Overbreeding will shorten her life considerably.  A male beardie may well reach sexual maturity long before the female, and breeding too young may have very serious consequences for her. 

The chances are good that if you buy two beardies you may need to separate them - if they have become family pets you wonít want to part with either of them, which will mean two vivarium set ups.

Before buying more than one beardie do consider what you are going to do if you find you canít keep them together.  You may buy two females which turn out to be to be males, or a male and female, so will need to have a spare vivarium or a back up plan (e.g. An arrangement to take one back to the breeder or pet shop) if one shows its male features. 

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One Bearded Dragon or Two?

Bearded Dragons in the Wild

And the answer is that in their natural habitat bearded dragons are solitary creatures, and only pair up to mate.  Once the mating has taken place male and female go their separate ways again.  The female will lay her eggs in a burrow, cover them to keep them safe and then move on and forget about them.  If she was to come across one of her hatchings she would treat it as food.  They are not social creatures, so why do we insist on thinking they need company?  Unfortunately it is because we are transposing our human feelings on a completely different animal.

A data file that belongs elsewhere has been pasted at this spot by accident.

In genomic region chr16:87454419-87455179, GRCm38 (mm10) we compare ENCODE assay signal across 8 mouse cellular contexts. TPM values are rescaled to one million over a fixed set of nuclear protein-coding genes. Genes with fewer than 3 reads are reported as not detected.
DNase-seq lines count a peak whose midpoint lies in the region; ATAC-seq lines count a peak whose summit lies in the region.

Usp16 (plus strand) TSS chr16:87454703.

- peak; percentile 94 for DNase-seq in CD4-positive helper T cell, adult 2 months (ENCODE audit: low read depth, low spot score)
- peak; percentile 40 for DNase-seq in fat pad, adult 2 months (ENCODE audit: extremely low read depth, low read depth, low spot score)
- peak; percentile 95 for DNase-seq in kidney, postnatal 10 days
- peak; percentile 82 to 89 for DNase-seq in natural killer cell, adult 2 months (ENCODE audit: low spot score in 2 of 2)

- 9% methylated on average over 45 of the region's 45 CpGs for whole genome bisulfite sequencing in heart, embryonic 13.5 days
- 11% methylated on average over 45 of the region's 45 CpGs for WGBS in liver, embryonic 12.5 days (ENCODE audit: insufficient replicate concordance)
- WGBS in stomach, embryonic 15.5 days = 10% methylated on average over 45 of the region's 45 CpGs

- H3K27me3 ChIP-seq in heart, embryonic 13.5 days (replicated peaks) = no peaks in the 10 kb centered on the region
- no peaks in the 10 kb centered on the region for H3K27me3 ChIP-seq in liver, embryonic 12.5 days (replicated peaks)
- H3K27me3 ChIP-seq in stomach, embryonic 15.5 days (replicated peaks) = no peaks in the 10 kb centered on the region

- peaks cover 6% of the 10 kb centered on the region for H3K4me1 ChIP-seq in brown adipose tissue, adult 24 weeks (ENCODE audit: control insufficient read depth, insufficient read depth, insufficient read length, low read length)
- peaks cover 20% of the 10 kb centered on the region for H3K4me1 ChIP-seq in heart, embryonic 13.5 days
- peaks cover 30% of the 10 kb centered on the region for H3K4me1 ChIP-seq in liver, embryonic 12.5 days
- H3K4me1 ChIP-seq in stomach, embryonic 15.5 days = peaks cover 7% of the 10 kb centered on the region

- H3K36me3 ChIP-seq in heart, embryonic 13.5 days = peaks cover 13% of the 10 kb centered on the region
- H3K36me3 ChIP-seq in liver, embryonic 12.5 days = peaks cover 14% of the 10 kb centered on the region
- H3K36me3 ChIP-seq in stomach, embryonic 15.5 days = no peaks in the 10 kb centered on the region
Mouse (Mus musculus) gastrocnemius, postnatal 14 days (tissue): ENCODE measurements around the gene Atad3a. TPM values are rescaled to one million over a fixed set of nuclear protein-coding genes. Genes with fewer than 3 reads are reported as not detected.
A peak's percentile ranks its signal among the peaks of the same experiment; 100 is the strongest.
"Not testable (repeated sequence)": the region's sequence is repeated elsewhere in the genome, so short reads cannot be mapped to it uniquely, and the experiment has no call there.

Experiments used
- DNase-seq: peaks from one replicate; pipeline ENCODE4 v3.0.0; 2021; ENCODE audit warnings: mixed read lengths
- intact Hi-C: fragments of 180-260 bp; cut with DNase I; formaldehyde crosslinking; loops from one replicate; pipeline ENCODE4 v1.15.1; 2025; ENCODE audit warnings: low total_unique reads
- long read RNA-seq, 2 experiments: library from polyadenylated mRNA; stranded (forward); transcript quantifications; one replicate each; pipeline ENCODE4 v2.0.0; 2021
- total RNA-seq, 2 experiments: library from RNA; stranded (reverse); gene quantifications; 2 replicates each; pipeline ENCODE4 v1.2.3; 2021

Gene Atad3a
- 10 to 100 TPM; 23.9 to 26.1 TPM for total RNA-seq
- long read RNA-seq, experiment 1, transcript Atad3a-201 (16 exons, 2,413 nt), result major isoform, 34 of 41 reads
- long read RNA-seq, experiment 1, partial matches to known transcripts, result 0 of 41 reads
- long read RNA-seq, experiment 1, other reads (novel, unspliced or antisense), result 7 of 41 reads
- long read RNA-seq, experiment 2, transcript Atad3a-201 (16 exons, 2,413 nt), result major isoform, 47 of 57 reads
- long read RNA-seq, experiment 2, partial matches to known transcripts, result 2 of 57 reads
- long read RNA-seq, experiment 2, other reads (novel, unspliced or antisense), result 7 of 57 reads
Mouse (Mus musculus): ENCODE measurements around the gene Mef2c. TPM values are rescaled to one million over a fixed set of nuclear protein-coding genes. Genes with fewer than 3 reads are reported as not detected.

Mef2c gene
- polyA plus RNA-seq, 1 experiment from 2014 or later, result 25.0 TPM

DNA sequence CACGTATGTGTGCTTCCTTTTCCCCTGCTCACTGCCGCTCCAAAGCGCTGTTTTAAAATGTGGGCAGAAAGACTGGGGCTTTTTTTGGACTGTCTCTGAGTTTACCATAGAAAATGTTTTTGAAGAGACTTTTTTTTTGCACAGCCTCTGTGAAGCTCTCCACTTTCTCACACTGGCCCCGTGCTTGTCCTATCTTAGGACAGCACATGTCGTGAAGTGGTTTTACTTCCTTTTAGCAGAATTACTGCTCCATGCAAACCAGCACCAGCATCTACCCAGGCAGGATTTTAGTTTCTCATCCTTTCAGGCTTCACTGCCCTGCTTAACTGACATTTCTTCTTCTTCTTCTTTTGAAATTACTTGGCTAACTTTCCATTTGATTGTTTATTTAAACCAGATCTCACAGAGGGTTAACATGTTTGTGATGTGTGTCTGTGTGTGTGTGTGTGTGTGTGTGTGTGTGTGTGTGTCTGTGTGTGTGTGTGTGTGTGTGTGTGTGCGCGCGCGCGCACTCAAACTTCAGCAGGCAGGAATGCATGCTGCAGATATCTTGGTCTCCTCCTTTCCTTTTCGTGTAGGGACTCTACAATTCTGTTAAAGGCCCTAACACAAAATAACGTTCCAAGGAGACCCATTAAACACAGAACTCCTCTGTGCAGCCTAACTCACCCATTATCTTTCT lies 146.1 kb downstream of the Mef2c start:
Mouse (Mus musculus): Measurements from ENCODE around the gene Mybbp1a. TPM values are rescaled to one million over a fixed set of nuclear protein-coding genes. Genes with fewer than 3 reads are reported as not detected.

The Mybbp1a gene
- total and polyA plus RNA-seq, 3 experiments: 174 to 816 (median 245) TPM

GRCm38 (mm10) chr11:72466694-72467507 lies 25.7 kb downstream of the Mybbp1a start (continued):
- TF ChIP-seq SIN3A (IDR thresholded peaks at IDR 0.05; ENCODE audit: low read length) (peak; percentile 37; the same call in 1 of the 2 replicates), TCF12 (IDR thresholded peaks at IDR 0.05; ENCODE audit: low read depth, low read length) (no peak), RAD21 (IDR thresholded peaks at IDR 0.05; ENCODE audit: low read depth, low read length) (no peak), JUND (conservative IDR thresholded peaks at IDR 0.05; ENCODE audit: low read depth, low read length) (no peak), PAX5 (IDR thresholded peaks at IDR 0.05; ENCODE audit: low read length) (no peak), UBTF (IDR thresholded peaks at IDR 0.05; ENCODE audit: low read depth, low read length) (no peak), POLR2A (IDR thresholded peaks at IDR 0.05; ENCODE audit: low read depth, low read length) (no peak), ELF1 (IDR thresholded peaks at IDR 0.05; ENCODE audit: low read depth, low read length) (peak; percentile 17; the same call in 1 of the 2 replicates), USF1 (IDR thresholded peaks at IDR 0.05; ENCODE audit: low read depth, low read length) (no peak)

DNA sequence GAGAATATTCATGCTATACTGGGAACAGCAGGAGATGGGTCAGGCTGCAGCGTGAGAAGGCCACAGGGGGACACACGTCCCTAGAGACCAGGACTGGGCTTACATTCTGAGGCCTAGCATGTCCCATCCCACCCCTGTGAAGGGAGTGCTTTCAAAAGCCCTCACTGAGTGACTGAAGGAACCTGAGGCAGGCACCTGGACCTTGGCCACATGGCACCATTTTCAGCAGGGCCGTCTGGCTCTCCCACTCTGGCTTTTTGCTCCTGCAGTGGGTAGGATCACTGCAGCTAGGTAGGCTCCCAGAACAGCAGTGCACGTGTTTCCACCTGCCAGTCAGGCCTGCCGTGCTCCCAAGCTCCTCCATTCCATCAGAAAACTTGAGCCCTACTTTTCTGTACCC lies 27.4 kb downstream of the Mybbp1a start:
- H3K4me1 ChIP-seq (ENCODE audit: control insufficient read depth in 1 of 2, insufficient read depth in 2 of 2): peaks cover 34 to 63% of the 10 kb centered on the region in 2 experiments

Although often only between 5 and 8 inches in length in the shop and very appealing, many people make the mistake of thinking they will stay that way for quite a while.  They don't.  They grow fast, and one adult beardie will require a 4ft x 2ft x 2ft vivarium normally well before it is six months old.  You can, just about, house a pair of beardies in this size of viv, but more space is better. 

Keeping more than one beardie together is unnatural, and any new owner wishing to try to keep more than one must be aware of this, and be ready to separate at the first signs of any trouble - this really means having a separate vivarium handy.  Keeping two males together is just not going to work, and the first fight they have might be the last for one of them. 
If you are thinking of keeping a bearded dragon please think carefully before falling in love with all those attractive looking baby beardies. 

One question that I am asked a lot is whether you should buy one bearded dragon or two, and if more than one, what sexes go together?

When setting up the vivarium we try to mimic their native environment with regard to heat, lighting and decor.  We should also look at how bearded dragons live in the wild when considering whether to have just one bearded dragon, or whether they need company. 
Baby bearded dragons are very appealing
Baby bearded dragons are very appealing, and look like they enjoy the company of their brothers and sisters! 
Adult bearded dragon
An adult male bearded dragon can be 22 inches in length. 

But I really want to have two....